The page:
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What Is Antimicrobial Resistance (AMR)?

Antimicrobials are treatments designed to kill microorganisms such as bacteria, fungi, viruses, or protozoa that cause infections.

AMR is the ability of microorganisms to become “superbugs” and nullify the effects of antimicrobial drugs. This results in these drugs becoming ineffective.

Your body cannot become resistant to antimicrobials. It is the microorganisms that can become resistant to the drugs.

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Antibiotic vs. Antimicrobial Resistance

What is the difference between antibiotic and antimicrobial resistance?

Antibiotics are medicines used to prevent and treat bacterial infections. Antibiotic resistance occurs when bacteria change in response to the use of these medicines. Bacteria, not humans, become antibiotic resistant. These bacteria may then infect humans and are harder to treat than non-resistant bacteria. Antimicrobial resistance is a broader term, encompassing resistance to drugs that treat infections caused by other microbes as well, such as parasites, viruses, and fungi.

quote icon AMR is not a problem that can be solved by any one country, or even any one region. We live in a connected world where people, animals, and food travel, and microbes travel with them.6 quote icon
- Jim O'Neill From Superbugs: An Arms Race Against Bacteria

What’s Your AMR IQ?

Take this quiz to find out how much you know about AMR.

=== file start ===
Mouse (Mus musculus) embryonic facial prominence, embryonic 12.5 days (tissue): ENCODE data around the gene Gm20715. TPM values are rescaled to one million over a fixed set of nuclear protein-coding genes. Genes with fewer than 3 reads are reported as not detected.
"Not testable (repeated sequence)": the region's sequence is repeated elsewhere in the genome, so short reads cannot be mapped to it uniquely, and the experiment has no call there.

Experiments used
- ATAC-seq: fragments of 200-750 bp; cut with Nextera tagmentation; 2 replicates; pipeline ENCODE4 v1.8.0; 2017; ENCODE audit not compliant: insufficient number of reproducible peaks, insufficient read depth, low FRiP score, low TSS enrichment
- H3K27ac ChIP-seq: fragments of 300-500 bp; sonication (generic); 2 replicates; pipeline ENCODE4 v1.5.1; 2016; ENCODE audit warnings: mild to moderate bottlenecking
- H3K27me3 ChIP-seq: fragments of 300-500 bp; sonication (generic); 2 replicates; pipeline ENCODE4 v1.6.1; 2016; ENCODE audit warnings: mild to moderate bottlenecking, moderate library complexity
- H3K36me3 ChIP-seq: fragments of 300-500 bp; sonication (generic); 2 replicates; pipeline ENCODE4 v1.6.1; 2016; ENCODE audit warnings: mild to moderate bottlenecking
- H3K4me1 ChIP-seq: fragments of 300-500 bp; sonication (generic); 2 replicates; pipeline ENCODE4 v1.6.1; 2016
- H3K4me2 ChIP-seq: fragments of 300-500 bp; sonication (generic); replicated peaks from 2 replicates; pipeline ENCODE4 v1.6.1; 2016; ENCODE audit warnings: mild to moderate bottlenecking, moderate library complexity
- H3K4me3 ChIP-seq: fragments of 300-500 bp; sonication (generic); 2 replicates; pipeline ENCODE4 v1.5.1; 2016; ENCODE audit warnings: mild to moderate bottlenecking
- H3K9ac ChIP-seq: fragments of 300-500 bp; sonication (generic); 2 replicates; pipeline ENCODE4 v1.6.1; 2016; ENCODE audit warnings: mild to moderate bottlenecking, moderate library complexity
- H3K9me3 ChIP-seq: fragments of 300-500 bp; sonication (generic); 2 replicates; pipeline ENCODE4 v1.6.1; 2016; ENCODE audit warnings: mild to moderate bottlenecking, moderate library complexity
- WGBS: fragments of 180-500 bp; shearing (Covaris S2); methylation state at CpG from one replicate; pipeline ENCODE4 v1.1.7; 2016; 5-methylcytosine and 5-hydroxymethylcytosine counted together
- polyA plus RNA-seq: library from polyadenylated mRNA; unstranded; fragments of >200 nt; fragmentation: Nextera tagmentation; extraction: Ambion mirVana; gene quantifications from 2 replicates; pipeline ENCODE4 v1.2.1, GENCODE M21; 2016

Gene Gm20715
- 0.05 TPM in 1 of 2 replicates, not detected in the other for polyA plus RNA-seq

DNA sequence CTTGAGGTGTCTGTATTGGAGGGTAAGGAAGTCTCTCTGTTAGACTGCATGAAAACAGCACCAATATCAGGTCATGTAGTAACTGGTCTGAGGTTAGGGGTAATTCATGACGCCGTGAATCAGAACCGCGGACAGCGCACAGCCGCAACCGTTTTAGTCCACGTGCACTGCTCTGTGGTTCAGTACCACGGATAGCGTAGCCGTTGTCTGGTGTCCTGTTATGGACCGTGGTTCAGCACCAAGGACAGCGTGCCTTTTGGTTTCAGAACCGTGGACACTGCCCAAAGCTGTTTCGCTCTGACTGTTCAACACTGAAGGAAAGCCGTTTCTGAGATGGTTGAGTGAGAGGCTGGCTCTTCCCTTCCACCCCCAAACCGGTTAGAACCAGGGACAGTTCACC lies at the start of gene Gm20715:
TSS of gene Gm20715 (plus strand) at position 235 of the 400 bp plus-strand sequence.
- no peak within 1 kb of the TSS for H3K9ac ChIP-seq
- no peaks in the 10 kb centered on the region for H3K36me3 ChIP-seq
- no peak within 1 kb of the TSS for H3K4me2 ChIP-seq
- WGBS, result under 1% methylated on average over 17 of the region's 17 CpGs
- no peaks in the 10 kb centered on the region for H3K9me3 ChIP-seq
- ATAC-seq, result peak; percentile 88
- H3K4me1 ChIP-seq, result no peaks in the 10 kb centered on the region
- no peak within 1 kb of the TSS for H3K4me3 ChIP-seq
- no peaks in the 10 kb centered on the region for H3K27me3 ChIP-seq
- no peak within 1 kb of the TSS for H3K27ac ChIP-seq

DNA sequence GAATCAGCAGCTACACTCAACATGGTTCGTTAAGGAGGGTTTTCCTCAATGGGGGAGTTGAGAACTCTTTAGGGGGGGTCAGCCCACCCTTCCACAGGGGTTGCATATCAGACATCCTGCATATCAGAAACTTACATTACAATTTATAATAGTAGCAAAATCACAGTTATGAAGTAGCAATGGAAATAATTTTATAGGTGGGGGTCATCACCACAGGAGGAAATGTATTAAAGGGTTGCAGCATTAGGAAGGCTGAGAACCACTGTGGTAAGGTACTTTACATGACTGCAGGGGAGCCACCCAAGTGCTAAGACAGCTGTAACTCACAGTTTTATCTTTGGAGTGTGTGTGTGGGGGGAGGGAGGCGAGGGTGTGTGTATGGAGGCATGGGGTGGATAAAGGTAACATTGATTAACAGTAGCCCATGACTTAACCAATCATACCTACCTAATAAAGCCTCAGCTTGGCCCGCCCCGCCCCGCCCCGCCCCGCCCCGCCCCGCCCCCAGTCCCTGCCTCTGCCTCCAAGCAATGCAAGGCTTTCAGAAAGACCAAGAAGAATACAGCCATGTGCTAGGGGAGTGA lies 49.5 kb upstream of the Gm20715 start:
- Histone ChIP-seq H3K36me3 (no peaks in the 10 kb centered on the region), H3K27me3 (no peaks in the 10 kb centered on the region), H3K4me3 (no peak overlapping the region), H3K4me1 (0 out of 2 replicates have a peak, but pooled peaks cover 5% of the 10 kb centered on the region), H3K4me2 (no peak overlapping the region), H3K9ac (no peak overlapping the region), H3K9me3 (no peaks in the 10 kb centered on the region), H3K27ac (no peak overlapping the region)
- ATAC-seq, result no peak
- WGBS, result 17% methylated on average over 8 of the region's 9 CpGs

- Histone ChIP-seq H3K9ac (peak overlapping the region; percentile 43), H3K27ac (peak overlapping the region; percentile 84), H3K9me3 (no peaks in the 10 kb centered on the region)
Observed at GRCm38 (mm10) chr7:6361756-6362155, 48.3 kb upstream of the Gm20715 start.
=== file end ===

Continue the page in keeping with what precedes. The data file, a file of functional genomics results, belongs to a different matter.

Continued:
Global Effects of Antimicrobial Resistance

Latest Findings

Study warns of pairing azithromycin with drugs that affect heart rhythm
Those receiving the antibiotic as well as drugs that prolong the QT interval had more cardiac events.
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CIDRAP Antimicrobial Stewardship Project Newsletter - Sep 17, 2020
Launch of pharmacy commission and roadmap for AMR, free online course on antimicrobial stewardship in dentistry, bacterial co-infections in COVID-19 patients in a French ICU, and more
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CDDEP Resistance Map

Learn more about resistance rates around the world (and in your community) with an interactive collection of charts and maps that summarize national and subnational data on antimicrobial use and resistance worldwide.

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Translating antibiotic prescribing into antibiotic resistance in the environment

The environment receives antibiotics through a combination of direct application, as well as indirect release through pharmaceutical manufacturing, sewage and animal manure.

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